Calling for a police ‘reckoning’, Brooklyn Center mayor says: ‘It’s not safe to drive in Minnesota while black’

Buoyed by a highly irresponsible statement from Minnesota Lt. Gov. Peggy Flanagan, a white liberal Democrat who declared that her state is “a place where it is not safe to be black,” the mayor of Brooklyn Center echoed that same sentiment on national television.

Mayor Mike Elliott, an African American, appeared on CNN to call for a “reckoning” on policing as he proclaimed, “It’s not safe to drive in Minnesota while you’re black.”

In delivering a message to nearly 400,000 black residents that its dangerous to live in the state because of the color of their skin, Elliott declared deceased criminal suspect Daunte Wright “an incredibly important member of our community.”

CNN anchor Wolf Blitzer cited Flanagan’s remarks to ask Elliott if she’s right.

“She’s absolutely right,” he replied, before issuing an equally remarkable statement. “This is something that people in my community have been grappling with for a very long time. It’s not safe to drive in Minnesota while you’re black. I mean, the fact of the matter is there’s so many of us who drive and if we see police behind us, we’re afraid, you know, we’re trembling. That is a kind of terror that no citizen of the United States should ever have to face. It’s constant, it’s ever present.”

(Video: CNN)

The natural follow up question should have been to ask the mayor what actions he has been involved in since being elected to office in 2018 to address what he just described, but Blitzer was not up to the task.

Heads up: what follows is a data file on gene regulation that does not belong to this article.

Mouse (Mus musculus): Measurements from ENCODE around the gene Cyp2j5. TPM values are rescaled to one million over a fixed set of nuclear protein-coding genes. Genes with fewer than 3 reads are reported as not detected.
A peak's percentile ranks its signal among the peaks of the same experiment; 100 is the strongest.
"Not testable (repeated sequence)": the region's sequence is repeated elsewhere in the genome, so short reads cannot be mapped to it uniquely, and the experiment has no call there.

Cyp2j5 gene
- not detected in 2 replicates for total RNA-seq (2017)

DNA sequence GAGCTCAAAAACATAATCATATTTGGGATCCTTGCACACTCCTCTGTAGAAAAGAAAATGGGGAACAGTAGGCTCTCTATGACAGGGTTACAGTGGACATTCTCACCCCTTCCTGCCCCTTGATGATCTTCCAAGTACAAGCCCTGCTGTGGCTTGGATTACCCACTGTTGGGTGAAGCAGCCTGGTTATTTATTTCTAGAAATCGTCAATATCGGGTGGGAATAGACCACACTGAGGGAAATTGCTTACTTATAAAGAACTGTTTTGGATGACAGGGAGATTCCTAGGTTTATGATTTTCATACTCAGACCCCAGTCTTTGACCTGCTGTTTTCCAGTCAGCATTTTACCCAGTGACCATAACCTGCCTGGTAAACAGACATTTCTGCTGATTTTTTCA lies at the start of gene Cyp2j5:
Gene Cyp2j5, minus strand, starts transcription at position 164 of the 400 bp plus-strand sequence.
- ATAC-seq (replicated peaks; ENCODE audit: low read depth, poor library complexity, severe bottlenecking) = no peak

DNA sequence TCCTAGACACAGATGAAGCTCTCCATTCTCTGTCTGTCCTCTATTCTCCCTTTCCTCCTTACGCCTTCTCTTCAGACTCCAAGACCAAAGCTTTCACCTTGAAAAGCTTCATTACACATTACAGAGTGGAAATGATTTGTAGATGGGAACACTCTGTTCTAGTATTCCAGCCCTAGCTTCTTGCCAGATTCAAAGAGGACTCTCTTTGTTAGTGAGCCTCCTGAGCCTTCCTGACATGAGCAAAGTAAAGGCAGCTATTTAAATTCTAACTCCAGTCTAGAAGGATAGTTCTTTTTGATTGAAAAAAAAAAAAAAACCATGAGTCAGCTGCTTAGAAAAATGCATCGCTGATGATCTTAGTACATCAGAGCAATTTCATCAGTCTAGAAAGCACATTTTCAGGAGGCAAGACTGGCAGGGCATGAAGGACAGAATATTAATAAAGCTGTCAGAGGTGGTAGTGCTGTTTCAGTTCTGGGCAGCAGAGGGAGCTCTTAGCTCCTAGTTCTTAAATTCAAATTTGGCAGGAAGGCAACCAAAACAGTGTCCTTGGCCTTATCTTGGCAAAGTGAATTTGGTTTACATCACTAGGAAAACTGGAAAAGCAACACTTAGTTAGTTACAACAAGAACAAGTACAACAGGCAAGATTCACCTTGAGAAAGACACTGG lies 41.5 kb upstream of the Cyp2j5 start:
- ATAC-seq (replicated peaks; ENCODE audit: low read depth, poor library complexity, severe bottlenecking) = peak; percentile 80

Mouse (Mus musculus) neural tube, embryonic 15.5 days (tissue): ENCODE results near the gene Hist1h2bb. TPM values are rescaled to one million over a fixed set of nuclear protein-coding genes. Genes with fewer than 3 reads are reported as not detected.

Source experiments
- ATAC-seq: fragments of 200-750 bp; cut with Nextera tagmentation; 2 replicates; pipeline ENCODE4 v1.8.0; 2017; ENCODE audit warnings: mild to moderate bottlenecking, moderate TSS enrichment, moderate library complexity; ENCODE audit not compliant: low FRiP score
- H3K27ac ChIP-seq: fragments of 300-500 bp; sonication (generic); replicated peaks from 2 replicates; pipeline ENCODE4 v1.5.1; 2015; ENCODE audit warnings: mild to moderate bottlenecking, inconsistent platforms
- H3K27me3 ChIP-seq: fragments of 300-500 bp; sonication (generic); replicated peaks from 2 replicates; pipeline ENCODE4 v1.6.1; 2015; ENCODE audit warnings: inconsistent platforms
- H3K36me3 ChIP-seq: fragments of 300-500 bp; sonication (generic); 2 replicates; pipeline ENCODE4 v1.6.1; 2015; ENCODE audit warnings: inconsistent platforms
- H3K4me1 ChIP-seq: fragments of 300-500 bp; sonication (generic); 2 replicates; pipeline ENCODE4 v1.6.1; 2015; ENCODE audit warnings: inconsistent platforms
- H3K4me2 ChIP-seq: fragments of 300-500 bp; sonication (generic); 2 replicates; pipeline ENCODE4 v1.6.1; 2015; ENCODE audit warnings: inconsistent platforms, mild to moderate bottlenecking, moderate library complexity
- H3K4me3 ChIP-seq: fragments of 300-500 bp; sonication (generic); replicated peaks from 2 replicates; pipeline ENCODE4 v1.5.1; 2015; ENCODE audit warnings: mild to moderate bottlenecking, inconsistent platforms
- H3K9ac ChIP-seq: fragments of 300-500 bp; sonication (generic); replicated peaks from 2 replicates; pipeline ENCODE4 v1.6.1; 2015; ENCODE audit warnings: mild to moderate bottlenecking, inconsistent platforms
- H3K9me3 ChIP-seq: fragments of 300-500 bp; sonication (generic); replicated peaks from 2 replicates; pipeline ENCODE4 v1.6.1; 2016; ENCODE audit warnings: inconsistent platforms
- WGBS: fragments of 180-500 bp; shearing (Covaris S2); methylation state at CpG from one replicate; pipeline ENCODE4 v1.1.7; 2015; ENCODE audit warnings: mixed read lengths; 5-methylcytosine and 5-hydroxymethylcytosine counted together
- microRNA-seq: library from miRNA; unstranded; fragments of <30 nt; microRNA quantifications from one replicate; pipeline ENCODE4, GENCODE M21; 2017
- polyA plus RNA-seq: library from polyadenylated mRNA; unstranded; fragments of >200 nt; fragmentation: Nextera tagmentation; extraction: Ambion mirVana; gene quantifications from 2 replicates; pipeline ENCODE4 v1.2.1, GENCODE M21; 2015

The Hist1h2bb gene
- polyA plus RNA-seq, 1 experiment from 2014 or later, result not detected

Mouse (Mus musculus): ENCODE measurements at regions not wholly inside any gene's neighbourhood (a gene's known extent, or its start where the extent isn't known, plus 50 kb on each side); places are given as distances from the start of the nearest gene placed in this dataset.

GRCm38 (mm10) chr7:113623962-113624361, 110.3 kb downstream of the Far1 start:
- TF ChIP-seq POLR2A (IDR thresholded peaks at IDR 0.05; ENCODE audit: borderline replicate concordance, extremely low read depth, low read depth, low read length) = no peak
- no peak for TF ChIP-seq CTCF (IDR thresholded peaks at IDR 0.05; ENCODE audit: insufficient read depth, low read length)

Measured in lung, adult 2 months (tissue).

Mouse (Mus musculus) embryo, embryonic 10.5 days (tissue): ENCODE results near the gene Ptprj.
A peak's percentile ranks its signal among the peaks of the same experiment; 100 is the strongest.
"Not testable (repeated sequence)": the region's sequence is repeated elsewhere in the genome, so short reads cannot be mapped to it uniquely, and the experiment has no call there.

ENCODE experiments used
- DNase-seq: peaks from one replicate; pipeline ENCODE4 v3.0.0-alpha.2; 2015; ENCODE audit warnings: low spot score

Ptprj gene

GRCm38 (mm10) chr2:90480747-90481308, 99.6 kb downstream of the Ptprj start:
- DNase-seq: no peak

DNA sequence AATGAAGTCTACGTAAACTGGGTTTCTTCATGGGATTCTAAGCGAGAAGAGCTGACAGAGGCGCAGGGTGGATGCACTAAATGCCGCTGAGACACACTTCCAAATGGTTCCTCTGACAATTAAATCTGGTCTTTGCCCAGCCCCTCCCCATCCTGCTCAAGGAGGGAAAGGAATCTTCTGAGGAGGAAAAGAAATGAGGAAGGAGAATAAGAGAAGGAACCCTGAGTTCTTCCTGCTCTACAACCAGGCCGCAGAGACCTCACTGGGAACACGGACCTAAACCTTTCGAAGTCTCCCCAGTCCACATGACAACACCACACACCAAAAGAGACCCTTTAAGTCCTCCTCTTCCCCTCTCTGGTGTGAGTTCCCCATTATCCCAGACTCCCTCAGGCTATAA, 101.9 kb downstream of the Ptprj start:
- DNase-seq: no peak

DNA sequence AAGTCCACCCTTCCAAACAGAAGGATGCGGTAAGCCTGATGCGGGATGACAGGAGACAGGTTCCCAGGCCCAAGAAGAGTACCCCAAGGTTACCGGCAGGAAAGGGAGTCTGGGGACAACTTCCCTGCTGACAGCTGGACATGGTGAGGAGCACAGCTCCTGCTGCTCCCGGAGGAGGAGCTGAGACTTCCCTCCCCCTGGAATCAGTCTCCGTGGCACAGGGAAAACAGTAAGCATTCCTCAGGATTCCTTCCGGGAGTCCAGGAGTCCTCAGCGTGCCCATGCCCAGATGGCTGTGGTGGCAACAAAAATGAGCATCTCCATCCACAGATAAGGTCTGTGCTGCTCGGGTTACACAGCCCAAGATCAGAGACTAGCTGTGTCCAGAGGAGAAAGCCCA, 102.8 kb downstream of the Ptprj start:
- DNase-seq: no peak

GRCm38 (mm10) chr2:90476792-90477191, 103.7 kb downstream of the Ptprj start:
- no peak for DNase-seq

Instead, he asked Elliott if he had personal experience on what he described.

The mayor recalled an incident that occurred when he was in high school, saying he was singled out along with another black kid by police while offering little context.

He also said he had been “randomly” stopped in Minneapolis “because officers said I took the cart out of the store and took it back in the store and got back in my car and he was somehow concerned that maybe that meant I was dealing drugs.” And that he has had “officers almost throw me off my bike… because someone called and said they saw their neighbor’s back door open and saw me riding down the sidewalk.”

“So this happens all the time,” Elliott said. “Here in Minnesota, and I believe it happens all over the country. This is real. It’s time for a reckoning. It’s time for us as a country to come together and once and for all resolve this problem.”

Blitzer reinforced Elliott’s assertions, telling him he’s “absolutely right” about black men being targeted by police.

Turning to the funeral for Daunte Wright, which is set for this Thursday, Elliott made another remarkable statement after saying he will attend the services.

“I’m sad. I know I’m going to break down. I already broke down this week,” he said. “You know, it’s going to be very difficult to be there, but I want to be there. I want to be there to help see Daunte off. He is an incredibly important member of our community. He’s going to be missed dearly. You know, it’s a real sad, sad day, Thursday is going to be, but I will be there.”

It bears repeating: “He is an incredibly important member of our community. He’s going to be missed dearly.”

Wright died last week while resisting arrest for an open warrant. He had broken free while several officers tried to handcuff him and jumped back into his vehicle. One of the officers reportedly grabbed her service weapon mistakenly instead of her Taser and accidentally shot him. She is heard on body-cam footage yelling, “Taser, Taser,” which is part of the training to let other officers know a Taser shot is imminent.

The deceased 20-year-old was stopped for an expired tag, according to police, and he had an outstanding warrant related to misdemeanor charges of illegally possessing a firearm and fleeing from a police officer. There was a second warrant for first-degree aggravated robbery, after Wright allegedly choked and robbed a woman at gunpoint last summer — he was due in court on the robbery charges this August, according to reviewed records.

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Tom Tillison

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